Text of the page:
Trauma in the Eyes of Different Cultures

February 28, 2019, 10h00

Centro de Informação Urbana de Lisboa - CIUL


Religious inscription in several areas of knowledge is undeniable. In the history of medicine the scientific and the spiritual mingle - the origin of the disease, the explanation of symptoms and medical practice were based on both empirical tradition and spiritual beliefs; in law, religion influenced the current model of laws and sentences and in some countries religious writings are still a tool for social organisation. As such, religions participate in scientific, political and cultural development.

Well-known names in philosophy and psychology, such as Thomas Hobbes, Michael Foucault, and Sigmund Freud have devoted part of their careers to understanding religious belief and its repercussions on human behaviour and suffering. The concept of sin and the fear of punishment were seen as necessary to maintain social order. However, we know that such concepts provoke "moral suffering" and can lead to feelings of guilt. Considering the role of religions in the representations that individuals make about their desires, thoughts, and also their reactions to adversities, we question the influence of religious culture on the establishment of psychological trauma. After a traumatic experience, if their history is marked by the presence of religion, or their family and community are organised through religious teaching, the representations they will make of the traumatic event may be affected by discourses that intensify the emotional and symptomatic effects. Or, on the other hand, religion can be the means of coping with trauma and is often a very effective coping strategy.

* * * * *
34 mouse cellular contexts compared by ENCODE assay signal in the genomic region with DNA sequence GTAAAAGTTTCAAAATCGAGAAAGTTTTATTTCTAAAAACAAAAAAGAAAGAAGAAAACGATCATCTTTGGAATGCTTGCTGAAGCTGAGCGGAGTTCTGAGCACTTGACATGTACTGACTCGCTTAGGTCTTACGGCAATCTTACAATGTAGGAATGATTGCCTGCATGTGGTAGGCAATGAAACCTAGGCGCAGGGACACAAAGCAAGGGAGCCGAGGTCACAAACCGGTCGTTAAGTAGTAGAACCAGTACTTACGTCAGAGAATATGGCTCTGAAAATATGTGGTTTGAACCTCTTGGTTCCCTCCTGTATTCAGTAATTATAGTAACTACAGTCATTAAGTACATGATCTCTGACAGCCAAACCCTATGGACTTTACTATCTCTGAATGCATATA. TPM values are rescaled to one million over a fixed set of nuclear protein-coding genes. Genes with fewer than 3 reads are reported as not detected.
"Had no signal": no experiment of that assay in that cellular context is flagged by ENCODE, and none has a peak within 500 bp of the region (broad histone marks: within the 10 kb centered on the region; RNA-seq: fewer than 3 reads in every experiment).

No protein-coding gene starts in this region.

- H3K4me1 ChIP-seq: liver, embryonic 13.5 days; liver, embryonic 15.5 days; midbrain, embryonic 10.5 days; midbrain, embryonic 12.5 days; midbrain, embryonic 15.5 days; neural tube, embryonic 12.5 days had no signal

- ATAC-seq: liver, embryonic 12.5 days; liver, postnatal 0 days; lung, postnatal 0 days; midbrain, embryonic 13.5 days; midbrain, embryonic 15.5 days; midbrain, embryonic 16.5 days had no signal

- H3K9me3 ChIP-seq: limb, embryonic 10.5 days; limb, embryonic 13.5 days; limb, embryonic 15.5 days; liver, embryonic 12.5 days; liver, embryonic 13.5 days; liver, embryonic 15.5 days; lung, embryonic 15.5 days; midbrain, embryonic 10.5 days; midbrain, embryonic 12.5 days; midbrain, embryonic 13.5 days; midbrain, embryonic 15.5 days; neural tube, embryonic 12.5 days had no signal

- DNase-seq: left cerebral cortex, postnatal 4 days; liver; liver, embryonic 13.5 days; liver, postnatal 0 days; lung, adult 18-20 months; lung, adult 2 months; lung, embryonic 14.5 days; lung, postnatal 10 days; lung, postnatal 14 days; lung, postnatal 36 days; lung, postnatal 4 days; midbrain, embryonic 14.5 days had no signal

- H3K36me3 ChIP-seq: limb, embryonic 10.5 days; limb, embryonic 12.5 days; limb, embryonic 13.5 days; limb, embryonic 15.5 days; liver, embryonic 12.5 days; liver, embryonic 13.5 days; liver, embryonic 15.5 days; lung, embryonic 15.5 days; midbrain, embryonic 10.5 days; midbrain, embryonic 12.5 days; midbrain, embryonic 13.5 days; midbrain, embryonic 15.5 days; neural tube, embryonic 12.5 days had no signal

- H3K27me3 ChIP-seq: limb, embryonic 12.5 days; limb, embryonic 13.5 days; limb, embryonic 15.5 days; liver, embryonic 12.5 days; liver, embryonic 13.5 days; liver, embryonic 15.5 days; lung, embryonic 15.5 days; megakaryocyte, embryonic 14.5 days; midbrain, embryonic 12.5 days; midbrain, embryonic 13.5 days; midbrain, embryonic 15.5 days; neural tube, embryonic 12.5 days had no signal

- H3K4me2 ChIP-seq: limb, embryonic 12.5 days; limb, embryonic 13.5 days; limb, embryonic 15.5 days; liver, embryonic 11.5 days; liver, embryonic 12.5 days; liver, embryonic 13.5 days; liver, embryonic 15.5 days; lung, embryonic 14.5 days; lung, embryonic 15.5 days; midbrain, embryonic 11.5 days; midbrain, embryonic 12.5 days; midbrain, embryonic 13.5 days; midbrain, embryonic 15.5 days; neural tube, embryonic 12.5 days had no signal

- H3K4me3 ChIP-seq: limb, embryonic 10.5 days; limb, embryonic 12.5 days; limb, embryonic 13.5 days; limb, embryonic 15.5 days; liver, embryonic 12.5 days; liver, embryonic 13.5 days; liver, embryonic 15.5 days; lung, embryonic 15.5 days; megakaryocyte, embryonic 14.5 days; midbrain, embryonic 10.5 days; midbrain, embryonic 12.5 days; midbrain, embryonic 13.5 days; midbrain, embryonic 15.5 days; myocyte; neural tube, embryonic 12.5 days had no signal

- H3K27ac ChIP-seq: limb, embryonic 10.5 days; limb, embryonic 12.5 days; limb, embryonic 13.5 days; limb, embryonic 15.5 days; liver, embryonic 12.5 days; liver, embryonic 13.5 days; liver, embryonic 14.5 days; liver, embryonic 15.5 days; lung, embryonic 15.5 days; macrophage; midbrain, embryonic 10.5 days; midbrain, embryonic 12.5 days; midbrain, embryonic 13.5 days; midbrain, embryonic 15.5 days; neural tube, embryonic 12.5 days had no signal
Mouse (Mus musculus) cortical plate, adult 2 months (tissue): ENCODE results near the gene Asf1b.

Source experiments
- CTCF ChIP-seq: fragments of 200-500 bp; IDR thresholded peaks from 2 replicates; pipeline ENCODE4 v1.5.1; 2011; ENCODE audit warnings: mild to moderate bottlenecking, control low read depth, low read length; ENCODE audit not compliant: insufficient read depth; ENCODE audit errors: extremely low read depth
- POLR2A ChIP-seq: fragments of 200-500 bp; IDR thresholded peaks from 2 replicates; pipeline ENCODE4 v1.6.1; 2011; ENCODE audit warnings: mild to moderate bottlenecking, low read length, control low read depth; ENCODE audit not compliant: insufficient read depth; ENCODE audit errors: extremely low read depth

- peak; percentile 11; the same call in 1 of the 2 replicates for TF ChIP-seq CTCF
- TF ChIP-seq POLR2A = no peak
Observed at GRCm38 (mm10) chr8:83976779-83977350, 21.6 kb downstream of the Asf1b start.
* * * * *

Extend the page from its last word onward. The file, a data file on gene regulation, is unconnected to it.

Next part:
Discussions about religions place us more doubts than certainties, and perhaps that is why we once again set ourselves the challenge of addressing such a controversial but interesting subject. Does the present colloquium intend to bring to the discussion different views on the way that religions elaborate suffering after a traumatic event, would it be a secondary stressor or a positive coping strategy? And what implications can we elaborate for the prevention of psychological trauma and its mitigation in a clinical context?

Free, but mandatory registration.

Organisers: Trauma Centre  of the Centre for Social Studies (CES) of the University of Coimbra